Bugatti Prints Titanium Brake Caliper

The 16-in., 6.4-lb. component is 40% lighter than the existing part made using traditional casting methods.

Volkswagen subsidiary Bugatti Automobiles has produced what it claims is the single largest 3D-printed vehicle component made of titanium – an 8-piston brake caliper for the front axle of the Chiron sports car. The 16-in., 6.4-lb. component is 40% lighter than the existing part made using traditional casting methods.

“Vehicle development is a never-ending process. This is particularly true at Bugatti,” said Frank Götzke, head of new technologies in the technical development department of Bugatti Automobiles S.A.S. “In our continuing development efforts, we are always considering how new materials and processes can be used to make our current model even better and how future vehicles of our brand could be designed.”


The forged part is made from aluminum alloy with titanium pistons, and according to the company is the largest such caliper used on a production vehicle. The printed version uses aerospace-grade titanium that can withstand a force of 275 lbs. on a square millimeter without cracking. Forging a part out of the same material would have been nearly impossible because of the strength of the metal.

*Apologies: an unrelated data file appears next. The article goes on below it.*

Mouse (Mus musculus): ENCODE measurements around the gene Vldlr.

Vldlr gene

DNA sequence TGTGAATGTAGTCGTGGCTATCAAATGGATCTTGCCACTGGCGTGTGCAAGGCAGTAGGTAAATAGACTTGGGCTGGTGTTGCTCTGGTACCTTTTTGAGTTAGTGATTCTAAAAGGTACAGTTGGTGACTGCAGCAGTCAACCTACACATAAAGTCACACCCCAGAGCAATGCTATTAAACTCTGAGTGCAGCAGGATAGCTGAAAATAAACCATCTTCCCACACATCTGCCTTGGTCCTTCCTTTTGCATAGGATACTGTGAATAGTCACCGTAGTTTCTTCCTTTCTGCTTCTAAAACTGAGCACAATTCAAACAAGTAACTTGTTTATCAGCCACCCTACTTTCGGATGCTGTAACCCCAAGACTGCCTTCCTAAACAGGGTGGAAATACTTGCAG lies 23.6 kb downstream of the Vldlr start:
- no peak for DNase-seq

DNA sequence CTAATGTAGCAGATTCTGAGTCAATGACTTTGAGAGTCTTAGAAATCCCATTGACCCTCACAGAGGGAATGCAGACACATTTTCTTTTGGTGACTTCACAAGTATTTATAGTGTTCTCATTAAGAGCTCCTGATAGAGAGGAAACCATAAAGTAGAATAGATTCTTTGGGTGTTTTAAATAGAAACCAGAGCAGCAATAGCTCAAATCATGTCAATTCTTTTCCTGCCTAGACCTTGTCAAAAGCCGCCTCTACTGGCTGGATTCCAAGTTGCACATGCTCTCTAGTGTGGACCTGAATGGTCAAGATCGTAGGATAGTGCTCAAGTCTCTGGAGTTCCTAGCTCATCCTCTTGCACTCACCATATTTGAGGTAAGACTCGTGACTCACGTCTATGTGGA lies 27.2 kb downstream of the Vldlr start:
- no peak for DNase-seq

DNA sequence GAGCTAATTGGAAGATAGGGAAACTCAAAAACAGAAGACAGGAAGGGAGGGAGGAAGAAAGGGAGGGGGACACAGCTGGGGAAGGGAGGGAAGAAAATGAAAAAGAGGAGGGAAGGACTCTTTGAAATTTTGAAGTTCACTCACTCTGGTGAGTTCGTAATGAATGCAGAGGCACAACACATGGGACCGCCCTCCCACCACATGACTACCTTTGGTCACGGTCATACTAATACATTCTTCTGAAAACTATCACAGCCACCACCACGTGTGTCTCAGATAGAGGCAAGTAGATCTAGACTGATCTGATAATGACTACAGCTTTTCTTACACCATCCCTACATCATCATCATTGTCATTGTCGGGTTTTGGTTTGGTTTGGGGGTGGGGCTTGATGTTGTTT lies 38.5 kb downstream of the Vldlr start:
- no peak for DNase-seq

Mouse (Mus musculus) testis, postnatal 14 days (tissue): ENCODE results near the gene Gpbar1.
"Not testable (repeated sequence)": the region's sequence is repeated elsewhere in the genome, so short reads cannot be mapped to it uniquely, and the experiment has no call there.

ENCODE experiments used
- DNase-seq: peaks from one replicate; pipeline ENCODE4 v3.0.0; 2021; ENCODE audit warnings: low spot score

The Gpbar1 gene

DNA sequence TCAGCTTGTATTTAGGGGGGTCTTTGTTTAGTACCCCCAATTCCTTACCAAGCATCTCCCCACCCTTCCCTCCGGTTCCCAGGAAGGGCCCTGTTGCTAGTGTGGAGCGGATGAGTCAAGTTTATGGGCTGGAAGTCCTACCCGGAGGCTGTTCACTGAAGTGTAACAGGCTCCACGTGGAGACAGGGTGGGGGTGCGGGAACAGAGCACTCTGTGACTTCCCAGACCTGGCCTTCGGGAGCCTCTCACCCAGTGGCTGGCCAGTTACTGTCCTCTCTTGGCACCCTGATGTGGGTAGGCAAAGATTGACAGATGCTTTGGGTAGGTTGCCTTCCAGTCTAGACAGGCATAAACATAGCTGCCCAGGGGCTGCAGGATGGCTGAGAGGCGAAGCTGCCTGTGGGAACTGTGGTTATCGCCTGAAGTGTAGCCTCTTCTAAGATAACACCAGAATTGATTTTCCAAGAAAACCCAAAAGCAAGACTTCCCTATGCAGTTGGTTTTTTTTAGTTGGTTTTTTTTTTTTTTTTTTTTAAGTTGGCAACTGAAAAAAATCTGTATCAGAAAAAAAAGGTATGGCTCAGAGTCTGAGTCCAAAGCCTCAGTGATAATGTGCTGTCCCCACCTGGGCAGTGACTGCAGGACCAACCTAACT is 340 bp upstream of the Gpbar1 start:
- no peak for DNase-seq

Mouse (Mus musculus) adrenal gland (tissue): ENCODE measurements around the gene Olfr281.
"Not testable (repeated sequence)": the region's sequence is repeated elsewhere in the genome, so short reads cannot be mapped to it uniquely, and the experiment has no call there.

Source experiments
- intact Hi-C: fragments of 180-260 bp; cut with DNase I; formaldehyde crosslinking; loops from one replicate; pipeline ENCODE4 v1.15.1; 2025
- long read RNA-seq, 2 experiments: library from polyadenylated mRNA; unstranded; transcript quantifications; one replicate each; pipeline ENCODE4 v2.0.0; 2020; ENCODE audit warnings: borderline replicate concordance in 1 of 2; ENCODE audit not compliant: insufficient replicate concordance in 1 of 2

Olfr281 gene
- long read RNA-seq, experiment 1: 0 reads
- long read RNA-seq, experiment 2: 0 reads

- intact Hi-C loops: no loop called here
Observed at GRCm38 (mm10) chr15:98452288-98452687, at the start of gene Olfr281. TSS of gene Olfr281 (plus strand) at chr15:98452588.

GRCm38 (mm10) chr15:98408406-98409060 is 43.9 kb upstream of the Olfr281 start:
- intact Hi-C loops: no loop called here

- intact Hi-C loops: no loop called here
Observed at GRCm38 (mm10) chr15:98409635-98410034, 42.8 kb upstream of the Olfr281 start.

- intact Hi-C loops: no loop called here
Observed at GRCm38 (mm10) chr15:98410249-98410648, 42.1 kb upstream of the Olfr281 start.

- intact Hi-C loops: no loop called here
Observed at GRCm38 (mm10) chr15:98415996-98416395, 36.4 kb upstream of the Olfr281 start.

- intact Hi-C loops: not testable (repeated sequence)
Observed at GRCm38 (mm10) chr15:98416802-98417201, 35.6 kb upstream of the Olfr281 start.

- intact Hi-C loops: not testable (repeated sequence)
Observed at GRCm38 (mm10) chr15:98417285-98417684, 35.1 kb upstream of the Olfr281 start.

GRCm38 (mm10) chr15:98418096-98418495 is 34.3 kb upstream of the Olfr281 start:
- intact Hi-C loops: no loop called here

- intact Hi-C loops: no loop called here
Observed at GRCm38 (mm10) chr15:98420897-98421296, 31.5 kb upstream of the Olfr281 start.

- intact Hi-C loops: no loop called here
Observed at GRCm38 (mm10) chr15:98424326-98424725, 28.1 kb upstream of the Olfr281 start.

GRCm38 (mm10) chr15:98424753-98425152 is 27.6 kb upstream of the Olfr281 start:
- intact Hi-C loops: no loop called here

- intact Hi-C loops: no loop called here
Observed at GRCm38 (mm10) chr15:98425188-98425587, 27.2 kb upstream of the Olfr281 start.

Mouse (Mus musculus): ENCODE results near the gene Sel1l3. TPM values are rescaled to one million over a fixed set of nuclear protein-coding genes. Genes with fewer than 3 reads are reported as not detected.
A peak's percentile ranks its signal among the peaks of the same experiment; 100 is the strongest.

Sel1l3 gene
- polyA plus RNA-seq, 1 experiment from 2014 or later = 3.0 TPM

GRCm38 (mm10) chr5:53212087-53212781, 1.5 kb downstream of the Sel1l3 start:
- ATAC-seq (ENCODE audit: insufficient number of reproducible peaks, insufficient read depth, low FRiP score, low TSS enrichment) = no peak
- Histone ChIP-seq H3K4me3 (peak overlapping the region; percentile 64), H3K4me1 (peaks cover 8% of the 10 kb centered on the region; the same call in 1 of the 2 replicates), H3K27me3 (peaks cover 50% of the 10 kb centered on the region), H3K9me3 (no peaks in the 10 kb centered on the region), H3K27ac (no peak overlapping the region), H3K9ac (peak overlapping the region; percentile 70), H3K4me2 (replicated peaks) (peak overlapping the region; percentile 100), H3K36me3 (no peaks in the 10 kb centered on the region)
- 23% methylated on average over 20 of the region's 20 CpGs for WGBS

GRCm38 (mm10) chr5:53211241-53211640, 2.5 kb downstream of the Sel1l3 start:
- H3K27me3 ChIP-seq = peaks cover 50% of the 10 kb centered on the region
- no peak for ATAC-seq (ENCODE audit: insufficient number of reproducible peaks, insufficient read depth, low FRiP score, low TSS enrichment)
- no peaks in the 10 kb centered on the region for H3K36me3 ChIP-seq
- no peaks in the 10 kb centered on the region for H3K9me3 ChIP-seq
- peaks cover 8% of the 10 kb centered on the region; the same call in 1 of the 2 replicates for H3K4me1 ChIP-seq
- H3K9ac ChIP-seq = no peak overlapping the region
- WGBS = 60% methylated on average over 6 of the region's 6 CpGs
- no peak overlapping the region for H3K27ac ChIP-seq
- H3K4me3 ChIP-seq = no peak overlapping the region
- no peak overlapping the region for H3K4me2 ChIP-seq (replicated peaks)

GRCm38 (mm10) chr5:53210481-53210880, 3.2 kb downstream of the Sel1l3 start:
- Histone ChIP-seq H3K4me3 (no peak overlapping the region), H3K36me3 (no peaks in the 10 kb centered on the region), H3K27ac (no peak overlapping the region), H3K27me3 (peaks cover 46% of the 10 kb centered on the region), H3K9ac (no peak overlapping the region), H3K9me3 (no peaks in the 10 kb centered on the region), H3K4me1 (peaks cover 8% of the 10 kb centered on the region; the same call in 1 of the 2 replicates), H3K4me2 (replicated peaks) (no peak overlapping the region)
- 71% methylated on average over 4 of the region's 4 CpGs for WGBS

The caliper was developed with Hamburg-based Laser Zentrum Nord.

“Laser Zentrum Nord is one of many scientific institutes with which we have developed very good cooperation over the years,” Götzke said. “Thanks to the large number of projects completed, mainly for the aviation industry, the institute has comprehensive know-how especially in the field of titanium processing and offers mature technology.”

It took 45 hours to print the caliper using a large selective laser melting machine that includes four 400-watt lasers. The part is then heat treated and smoothed using both physical and chemical processes. The caliper will be tested for several months before being installed in a vehicle.

Bugatti also plans to print a cover for the windshield wiper that would be half the weight of a conventional aluminum part.

Source: Bugatti

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Brian Albright

Brian Albright is a contributing editor to Digital Engineering. Send e-mail about this article to [email protected].

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